Ricky Williams begins his career as college football coach

By The Associated Press

SAN ANTONIO -- On his first day as a college assistant coach, Ricky Williams already was thinking bigger.

Williams was introduced as the running backs coach at the University of the Incarnate Word on Thursday, bringing years of knowledge of the game to the small Catholic school looking to build its program.

Before taking the field for his first practice with the team, Williams was asked if he could see himself eventually becoming a head coach.

"This my first experience coaching, but of course," he said before flashing a huge grin and laughing. "Even when I was a kid growing up, I liked football players, but the people on the field that I idolized were actually the coaches."

Williams got a boost in his new career from Mack Brown and Nick Saban, two coaches who were important in his career. They wrote letters of recommendation for Williams when he was looking to land this job.

Their endorsements probably weren't necessary though, Incarnate Word coach Larry Kennan was thoroughly impressed with Williams from the moment the two first spoke.

"Ricky Williams is one of the biggest names in Texas football," Kennan said. "To have him join the coaching staff is a huge boost."

The 1998 Heisman Trophy winner and NFL All-Pro who led the league in rushing in 2002 is looking forward to getting back on the football field one year after his retirement. Williams will work with the team part time because he already had accepted a position working for the Longhorn Network during the football season.

Williams has a simple goal for what he hopes to get out of his new pupils.

"Just that they can be much better than they think they can be," he said. "What I'd like for everybody that's associated with this football team is to go beyond whatever we thought we could do. That's when things for me start to get fun. It's easy when you know what you can achieve and you go out and do it. But for me, that gets boring. When you can go beyond what you thought you could do, that's when it gets contagious, and for me, that's when it starts getting really fun."

Because of his broadcasting work, Williams won't be able to attend many of Incarnate Word's games, but he hopes to spend as much time as possible working with the team during the week. Incarnate Word's first game is on a Thursday, so Williams will make that trip, bonding with the team on a nine-hour bus ride to play Central Arkansas.

Williams, 36, was a first-round NFL draft pick out of Texas in 1999 after running for 6,279 yards to break the NCAA career rushing record. He went on to gain more than 10,000 yards in an 11-year NFL career with the New Orleans Saints, Miami Dolphins and Baltimore Ravens. His success on the field was tempered by failed drug tests and an abrupt retirement from the Dolphins. He doesn't believe his past problems should be a detriment to his new job and sees his varied life experiences helping him be even more valuable as a coach.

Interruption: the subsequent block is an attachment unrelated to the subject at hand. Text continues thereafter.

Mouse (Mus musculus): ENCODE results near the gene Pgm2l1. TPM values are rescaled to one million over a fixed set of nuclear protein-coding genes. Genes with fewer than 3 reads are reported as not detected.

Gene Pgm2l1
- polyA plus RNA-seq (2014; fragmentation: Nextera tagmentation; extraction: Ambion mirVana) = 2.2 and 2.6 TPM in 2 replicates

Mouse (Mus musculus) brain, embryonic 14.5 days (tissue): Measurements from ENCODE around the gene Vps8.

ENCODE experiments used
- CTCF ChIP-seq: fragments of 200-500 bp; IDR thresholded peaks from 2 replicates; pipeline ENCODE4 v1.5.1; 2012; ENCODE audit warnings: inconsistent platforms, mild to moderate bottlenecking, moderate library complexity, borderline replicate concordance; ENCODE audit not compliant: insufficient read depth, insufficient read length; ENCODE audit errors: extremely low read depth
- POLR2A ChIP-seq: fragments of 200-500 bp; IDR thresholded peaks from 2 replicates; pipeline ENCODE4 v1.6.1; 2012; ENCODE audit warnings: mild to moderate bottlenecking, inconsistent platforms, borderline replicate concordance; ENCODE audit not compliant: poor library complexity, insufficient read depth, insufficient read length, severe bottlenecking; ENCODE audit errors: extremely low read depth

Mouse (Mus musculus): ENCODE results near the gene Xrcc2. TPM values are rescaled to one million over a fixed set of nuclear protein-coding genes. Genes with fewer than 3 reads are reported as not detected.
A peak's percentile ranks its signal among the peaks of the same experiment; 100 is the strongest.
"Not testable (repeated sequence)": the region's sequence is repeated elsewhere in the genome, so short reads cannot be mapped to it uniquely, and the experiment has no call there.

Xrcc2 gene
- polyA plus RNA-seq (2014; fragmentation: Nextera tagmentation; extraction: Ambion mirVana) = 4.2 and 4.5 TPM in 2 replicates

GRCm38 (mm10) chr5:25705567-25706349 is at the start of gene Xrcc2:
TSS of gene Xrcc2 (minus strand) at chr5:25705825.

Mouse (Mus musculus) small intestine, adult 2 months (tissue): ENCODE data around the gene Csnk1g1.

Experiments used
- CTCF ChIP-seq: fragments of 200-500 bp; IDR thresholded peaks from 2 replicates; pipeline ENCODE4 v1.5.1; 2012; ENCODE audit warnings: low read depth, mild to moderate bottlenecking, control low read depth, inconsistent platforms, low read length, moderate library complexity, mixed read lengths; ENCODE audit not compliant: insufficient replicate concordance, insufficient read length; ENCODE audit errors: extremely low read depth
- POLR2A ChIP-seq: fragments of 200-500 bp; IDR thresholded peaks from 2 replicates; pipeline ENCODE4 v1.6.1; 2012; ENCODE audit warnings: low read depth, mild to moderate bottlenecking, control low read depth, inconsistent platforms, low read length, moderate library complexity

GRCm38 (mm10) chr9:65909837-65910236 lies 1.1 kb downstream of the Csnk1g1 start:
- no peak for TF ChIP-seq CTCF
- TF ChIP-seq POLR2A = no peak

"I don't have anything to prove to these kids," Williams said. "I just want to show them that I'm here to help them be as good as they want to be. That's not just on the football field, that's also off the football field."

Kennan isn't concerned about Williams' past and said everyone he talked to raved about what a great and unique person he is. Kennan believes his school, which is making the jump to the NCAA Championship Subdivision this season, is lucky to have someone with the experience Williams has.

"He's a fabulous man and was a great, great football player," Kennan said. "He'll be a wonderful mentor for our guys both as a running backs coach and a guy who's lived a lot of life and has got some wisdom. That's what we do as coaches; we impart our wisdom to them."

Williams recalled with amusement how some of the players reacted when he met with the team for the first time last week. Half of them seemed "shocked," and many wouldn't speak to him at all. The sense of awe continued at Williams' first practice Thursday when a group of players stood elbowing each other and excitedly whispering when he took the field.

"It might take a day or two or it might take a week, but I'm sure once the guys are around me that all the hoopla will start to die down and I'll just be a ball coach," Williams said.

Williams will work to make them comfortable and be an "open book" with everyone associated with the program. He won't push his hobbies on the players, though, shaking his head when asked if he'll teach them yoga, since he's studied the exercise for years.

"I'm not going to offer it to them, but if they come up and say, 'Coach my hamstring is tight, do you have a stretch for me?' I'll have something for them," he said.

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